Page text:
Herman Melville: Bartleby the Scrivener. A Story of Wall Street (1853)


Academics hail it as the beginning of modernism, but to readers around the world—even those daunted by Moby-Dick—BARTLEBY THE SCRIVENER is simply one of the most absorbing and moving novellas ever. Set in the mid-19th century on New York City’s Wall Street, it was also, perhaps, Herman Melville’s most prescient story: what if a young man caught up in the rat race of commerce finally just said, “I would prefer not to”?

There is a specific reason, why I read Melville’s novella Bartleby. I have just read and reviewed Delerm’s novel Quelque chose en lui de Bartleby and since it was obviously inspired by Melville’s story, I had to read it.

I was never tempted to read Moby Dick although my parents had a copy with beautiful etchings. I can’t tell you why but some books just do not sound like you would like them.

Reading Bartleby I was very surprised how humorous it is. The characters are very eccentric and so is the story. It is basically the story of a young man called Bartleby who just doesn’t want to comply. Like the raven, in Poe’s eponymous poem, he has his stereotypical sentence which is “I would prefer not to.” Whatever it is he is asked to do, Bartleby invariably refuses it uttering the sentence I just quoted.

Bartleby is told in the first person peripheral, by a lawyer who has his office on the Wall Street. He once hired Bartleby as a copyist or scrivener. He already had three different copyists, each one of them with his own eccentricities, that’s why at first he didn’t pay too much attention when Bartleby declares that “he would prefer not to” read the copies together with anyone else.

The lawyer thinks at first that this is just a whim but soon enough it is obvious that there is more to it. While in the beginning he doesn’t want to read with the others, never goes out or seems to eat, after a certain time Bartleby stops working altogether. On a Sunday morning the lawyer makes another discovery which leaves him quite fazed. Bartleby never leaves the office. He stays there over night and during the weekends.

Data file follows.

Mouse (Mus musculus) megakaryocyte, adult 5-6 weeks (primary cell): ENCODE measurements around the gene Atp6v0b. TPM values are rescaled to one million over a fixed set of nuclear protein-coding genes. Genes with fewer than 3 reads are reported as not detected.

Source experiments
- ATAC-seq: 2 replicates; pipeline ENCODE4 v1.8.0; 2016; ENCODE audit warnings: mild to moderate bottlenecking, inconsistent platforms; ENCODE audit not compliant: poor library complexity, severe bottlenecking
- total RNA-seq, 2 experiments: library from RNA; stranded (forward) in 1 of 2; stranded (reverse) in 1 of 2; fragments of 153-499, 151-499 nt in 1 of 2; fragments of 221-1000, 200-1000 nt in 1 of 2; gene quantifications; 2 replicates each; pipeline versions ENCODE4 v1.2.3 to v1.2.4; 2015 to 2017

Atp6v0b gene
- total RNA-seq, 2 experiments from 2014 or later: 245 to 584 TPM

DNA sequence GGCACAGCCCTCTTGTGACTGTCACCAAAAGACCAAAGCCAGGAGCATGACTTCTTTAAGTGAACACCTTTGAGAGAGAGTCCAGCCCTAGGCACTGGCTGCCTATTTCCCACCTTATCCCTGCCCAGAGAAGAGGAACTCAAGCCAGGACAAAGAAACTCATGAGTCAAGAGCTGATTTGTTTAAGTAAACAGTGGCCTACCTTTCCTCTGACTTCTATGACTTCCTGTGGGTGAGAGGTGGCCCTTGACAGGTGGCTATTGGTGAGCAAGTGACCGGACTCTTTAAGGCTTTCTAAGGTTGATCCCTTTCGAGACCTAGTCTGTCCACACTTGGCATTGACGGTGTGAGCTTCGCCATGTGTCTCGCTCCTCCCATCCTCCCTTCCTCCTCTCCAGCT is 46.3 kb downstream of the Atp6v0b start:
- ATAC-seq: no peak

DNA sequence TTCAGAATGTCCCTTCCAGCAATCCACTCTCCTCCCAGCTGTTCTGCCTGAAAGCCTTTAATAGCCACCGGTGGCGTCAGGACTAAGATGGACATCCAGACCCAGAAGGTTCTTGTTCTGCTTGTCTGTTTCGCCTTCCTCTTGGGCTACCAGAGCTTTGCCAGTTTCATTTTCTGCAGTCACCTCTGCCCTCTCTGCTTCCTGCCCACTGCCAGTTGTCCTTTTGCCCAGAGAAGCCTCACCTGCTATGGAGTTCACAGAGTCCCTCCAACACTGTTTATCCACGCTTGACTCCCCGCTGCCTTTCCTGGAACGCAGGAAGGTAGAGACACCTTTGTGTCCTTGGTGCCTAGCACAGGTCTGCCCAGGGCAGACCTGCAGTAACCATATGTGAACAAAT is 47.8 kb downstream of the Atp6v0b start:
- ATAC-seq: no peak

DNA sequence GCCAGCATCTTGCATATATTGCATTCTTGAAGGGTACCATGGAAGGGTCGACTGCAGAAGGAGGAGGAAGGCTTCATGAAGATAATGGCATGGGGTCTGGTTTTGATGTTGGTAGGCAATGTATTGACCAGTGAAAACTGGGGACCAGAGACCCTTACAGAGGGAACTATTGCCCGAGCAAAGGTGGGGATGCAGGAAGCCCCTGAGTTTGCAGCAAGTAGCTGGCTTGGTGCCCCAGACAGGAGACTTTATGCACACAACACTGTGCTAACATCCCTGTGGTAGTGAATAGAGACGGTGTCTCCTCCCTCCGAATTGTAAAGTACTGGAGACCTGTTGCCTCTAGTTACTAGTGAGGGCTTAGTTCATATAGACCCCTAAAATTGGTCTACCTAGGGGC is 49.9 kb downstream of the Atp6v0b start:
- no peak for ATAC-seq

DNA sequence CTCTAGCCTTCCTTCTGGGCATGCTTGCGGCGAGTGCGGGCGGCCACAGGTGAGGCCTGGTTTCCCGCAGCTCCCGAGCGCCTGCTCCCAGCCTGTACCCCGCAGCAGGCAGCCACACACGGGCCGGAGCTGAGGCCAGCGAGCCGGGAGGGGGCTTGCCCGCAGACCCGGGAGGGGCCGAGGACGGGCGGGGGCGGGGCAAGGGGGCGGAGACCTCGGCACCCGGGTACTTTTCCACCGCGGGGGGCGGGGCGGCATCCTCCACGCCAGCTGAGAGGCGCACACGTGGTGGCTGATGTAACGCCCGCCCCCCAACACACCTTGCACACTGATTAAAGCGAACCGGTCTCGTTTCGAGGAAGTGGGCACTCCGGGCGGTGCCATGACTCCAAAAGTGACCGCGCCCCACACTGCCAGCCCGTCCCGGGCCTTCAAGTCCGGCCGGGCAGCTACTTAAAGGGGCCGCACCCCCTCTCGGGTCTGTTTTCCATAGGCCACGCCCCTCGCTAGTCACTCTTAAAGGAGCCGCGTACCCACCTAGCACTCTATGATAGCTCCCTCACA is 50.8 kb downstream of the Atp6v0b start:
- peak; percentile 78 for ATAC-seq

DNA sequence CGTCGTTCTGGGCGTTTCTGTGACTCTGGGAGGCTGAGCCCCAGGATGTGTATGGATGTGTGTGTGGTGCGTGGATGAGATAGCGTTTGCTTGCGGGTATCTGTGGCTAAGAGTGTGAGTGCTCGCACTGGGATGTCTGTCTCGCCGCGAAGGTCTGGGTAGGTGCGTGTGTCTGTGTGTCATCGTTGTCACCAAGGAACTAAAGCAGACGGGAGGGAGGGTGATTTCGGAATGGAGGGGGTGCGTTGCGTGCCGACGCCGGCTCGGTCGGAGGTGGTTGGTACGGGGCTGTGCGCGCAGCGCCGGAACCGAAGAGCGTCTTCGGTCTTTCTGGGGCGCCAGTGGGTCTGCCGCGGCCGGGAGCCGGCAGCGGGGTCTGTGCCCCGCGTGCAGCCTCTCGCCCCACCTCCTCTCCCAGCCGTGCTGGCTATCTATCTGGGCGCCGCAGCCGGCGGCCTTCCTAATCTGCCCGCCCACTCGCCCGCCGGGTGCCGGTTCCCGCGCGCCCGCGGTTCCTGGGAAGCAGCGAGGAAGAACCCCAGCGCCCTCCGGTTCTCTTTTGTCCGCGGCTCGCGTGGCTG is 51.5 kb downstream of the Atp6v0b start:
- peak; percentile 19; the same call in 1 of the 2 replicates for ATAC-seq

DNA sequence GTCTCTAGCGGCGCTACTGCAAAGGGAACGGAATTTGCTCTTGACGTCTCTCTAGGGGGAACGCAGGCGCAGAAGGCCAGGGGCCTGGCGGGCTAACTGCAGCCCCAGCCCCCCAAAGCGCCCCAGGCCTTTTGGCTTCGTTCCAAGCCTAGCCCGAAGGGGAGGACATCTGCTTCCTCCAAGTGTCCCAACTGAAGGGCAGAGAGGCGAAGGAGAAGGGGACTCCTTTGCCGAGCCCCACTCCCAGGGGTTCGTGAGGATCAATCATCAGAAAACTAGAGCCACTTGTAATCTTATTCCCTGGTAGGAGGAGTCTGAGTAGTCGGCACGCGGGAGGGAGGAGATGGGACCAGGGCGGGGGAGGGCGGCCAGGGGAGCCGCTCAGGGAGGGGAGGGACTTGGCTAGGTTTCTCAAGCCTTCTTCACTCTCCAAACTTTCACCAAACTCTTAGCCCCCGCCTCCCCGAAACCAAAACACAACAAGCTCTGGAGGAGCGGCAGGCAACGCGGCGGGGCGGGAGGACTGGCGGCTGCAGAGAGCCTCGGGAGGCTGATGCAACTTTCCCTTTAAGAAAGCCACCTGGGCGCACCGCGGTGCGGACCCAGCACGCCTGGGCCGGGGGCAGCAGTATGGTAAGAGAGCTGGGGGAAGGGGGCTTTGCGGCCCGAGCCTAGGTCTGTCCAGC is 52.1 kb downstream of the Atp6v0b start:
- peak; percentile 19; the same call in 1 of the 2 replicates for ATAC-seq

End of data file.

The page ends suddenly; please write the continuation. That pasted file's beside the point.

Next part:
As much as he threatens him, offers him money, tries to negotiate, Bartleby doesn’t work anymore and he doesn’t leave either. If he wants to get rid of him, the lawyer has to take extreme measures. After some time and many frustrations, he decides to change the office and move away from Wall Street.

Not long after he has moved, he hears complaints by the new lawyer about Bartleby. The man is still there and haunts the building.

I’m not going to tell you the end in all its details, it should just suffice to say that the narrator tells the reader, that he thinks he might have found out what drove Bartleby to this extreme behavior. Bartleby used to work for another lawyer handling “Dead Letters”. I must admit I had no idea what “dead letters” are. It reminded me vaguely of Gogol’s Dead Souls and it proved that the association wasn’t totally wrong. “Dead letters” are letters that never reach their recipient because he has died or disappeared or left without leaving an address.

While reading this novella I was reminded of many other books. Not only Poe’s The Raven came to mind but some of Poe’s other writings. He didn’t only write Tales of Mystery and Imagination but a fair amount of absurd tales like we find them again in Kafka’s work. The already mentioned Gogol came to mind as well. I was also reminded of the first scene in Balzac’s Le Colonel Chabert (see my review in which the clerks bicker and quarrel.